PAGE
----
KKetch More than 1 year ago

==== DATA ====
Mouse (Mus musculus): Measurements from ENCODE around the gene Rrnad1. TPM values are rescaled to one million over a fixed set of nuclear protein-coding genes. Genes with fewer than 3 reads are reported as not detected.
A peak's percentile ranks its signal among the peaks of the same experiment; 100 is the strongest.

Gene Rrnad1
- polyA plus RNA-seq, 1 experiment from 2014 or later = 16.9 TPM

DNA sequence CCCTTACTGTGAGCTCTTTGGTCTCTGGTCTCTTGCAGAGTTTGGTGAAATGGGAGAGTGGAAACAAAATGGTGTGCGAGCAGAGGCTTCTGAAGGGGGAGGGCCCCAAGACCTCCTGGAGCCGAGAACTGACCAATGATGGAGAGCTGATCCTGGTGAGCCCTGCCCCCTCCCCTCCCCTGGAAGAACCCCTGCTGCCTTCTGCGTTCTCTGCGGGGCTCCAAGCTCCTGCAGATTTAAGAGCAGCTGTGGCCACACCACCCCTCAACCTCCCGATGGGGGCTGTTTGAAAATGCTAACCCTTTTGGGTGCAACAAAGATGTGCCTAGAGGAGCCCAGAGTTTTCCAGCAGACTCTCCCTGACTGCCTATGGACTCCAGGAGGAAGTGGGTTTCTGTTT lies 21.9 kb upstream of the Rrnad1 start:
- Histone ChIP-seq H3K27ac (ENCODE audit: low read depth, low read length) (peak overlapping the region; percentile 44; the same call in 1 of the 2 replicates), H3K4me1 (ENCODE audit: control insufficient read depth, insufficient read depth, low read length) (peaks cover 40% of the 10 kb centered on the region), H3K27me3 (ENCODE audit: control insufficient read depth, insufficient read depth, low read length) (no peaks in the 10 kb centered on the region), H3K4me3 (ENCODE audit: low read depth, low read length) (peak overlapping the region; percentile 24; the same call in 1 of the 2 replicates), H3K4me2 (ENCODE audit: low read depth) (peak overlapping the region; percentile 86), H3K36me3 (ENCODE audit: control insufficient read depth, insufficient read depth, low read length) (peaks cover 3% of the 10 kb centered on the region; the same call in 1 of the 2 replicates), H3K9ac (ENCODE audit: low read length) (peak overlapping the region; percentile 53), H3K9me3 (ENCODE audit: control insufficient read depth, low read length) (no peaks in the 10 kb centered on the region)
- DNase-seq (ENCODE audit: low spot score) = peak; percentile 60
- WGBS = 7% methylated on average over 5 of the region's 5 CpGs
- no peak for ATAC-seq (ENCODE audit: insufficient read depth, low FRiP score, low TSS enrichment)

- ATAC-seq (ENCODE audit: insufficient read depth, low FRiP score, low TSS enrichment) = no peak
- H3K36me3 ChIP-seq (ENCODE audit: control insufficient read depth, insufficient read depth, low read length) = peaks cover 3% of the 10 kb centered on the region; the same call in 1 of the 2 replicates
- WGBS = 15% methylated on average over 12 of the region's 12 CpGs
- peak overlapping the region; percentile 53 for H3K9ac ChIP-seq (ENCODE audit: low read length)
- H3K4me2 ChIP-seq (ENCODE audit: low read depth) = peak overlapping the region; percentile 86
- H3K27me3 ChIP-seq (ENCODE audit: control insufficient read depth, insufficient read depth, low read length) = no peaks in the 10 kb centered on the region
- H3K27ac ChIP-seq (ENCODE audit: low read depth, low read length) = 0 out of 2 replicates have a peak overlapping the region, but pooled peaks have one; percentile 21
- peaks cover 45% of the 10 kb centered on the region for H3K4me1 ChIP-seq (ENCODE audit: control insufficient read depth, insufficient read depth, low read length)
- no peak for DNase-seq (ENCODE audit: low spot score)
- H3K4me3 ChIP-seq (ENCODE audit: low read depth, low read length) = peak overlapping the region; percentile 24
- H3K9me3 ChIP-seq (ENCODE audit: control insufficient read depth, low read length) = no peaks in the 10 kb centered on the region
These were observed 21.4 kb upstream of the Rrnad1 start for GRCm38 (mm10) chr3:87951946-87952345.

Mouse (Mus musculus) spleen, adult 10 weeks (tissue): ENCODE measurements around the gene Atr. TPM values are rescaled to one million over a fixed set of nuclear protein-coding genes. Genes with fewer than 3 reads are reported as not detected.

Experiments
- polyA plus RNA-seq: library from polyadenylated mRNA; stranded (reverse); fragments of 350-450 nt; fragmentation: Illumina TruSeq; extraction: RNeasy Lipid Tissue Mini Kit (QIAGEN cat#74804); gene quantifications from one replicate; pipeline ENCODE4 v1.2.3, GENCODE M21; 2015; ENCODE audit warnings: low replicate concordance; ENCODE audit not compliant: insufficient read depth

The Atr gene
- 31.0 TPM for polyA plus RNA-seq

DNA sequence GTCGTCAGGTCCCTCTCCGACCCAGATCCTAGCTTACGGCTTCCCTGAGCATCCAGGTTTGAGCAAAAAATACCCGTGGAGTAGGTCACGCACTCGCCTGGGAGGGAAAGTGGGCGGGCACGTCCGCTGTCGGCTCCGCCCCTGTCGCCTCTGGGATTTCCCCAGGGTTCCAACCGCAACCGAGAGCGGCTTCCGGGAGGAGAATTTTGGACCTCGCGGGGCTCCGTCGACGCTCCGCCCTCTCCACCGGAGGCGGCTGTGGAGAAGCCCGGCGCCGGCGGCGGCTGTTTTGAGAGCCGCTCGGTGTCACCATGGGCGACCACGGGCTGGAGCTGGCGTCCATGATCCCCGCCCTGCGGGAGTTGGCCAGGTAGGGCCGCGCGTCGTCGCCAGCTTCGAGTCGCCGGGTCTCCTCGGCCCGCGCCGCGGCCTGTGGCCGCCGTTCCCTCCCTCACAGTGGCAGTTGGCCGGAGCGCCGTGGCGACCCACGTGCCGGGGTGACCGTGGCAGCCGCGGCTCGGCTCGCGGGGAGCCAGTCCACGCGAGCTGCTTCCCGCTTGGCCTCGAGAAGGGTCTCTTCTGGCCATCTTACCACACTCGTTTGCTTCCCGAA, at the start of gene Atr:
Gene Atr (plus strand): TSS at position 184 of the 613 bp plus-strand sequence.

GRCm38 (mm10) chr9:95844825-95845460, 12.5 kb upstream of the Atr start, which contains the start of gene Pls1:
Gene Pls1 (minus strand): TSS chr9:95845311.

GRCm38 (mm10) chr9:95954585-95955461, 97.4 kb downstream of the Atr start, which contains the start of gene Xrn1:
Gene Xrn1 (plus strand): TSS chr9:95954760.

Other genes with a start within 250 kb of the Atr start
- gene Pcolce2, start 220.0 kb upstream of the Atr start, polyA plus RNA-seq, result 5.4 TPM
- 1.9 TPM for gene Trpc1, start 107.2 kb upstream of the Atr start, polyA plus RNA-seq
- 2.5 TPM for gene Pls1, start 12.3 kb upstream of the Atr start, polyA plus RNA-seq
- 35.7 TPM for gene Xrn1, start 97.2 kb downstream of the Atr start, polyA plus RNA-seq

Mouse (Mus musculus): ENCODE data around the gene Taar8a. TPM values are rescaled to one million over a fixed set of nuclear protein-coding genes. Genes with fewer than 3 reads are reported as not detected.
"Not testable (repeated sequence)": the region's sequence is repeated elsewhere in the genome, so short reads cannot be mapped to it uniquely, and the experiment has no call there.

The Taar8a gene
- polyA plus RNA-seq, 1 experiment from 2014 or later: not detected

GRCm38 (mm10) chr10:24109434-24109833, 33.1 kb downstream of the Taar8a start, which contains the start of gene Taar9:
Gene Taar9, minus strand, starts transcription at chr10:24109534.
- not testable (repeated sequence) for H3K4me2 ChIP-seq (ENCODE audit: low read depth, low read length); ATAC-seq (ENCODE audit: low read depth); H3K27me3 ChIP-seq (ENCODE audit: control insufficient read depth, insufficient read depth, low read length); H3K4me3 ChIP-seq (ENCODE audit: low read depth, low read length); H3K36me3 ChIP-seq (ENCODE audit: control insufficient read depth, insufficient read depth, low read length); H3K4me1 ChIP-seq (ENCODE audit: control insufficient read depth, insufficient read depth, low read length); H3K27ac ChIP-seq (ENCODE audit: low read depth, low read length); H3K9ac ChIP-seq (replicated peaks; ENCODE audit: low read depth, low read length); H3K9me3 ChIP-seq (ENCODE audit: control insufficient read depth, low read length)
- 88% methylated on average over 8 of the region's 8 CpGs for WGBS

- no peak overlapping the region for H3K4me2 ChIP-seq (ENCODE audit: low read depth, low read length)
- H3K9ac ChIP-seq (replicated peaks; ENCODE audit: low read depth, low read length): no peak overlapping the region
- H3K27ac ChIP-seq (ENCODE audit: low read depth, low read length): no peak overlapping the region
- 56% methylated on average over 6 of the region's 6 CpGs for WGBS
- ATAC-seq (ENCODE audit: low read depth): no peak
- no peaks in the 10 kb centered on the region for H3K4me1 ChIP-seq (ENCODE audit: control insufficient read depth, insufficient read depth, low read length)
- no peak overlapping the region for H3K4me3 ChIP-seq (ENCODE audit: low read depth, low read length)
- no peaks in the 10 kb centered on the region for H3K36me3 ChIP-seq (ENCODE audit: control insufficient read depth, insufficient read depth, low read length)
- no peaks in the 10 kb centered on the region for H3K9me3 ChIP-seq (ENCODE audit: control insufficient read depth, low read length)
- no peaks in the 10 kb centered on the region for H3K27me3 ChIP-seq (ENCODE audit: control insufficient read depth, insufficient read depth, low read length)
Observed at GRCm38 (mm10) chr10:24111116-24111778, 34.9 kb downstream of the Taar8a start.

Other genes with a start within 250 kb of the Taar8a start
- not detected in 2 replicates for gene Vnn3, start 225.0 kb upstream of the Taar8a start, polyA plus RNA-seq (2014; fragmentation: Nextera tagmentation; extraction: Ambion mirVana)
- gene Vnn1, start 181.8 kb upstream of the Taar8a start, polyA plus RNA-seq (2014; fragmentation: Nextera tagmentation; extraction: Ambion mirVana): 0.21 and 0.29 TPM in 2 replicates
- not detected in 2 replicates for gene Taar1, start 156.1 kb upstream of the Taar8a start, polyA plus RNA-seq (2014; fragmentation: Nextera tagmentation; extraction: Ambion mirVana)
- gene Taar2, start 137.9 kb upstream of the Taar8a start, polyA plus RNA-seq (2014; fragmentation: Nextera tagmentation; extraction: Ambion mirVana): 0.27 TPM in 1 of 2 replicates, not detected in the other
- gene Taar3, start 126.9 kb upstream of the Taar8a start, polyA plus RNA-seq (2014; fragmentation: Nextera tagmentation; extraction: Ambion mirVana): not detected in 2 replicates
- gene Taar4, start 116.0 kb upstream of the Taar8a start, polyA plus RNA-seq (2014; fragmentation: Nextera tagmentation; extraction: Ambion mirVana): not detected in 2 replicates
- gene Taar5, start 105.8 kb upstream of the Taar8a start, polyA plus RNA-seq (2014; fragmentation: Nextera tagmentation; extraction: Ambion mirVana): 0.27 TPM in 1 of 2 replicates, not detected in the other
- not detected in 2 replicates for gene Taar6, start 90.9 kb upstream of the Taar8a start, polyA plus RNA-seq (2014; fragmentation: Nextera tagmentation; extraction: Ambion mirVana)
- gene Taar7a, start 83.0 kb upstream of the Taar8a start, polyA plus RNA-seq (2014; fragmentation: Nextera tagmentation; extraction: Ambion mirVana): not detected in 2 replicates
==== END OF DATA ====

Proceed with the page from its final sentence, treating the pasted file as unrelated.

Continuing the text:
Hmm… Girl creates boy… There is so much potential in those words. And let’s admit it, we all probably contemplated our perfect partners at some point in our lives. Eve and Adam brings the idea to life beautifully, combining it with a wonderful science fiction version of Adam and Eve. I was so easily swept away by its pages that I even forgot to read the book for my college discussion course. Oops. First off, other than loving the whole concept, I loved the dual point-of-view between the two main characters. Eve reminded me of me when I was in high school: shy; a loner; science geek; loyal friend; kind of rough on the outside at first, but a marshmallow on the inside. Yeah, I saw a lot of me in this one. The only difference was she got the chance to genetically build Adam! The perfect man! Apparently, one hot, perfect man! Okay, yeah, kind of jealous. Yet the best character, in my opinion, was Solo. He was an intriguing character: the typical, laid back California boy. But he was also very cunning, and even though he lived in a laboratory for most of his life, he was very street savvy as well. Two traits I always love in a character. However, what really made this book was the wicked twists and turns in the last several chapters. OMG, they were freakin’ awesome! And the best part, I never saw them coming! So, what is perfect? I wouldn’t really know. I gave up trying to find it out a long time ago. I would say, though, Eve and Adam is the perfect read. It’s quick, it’s fun, and it’s exciting. I would highly recommend adding it to your wish lists.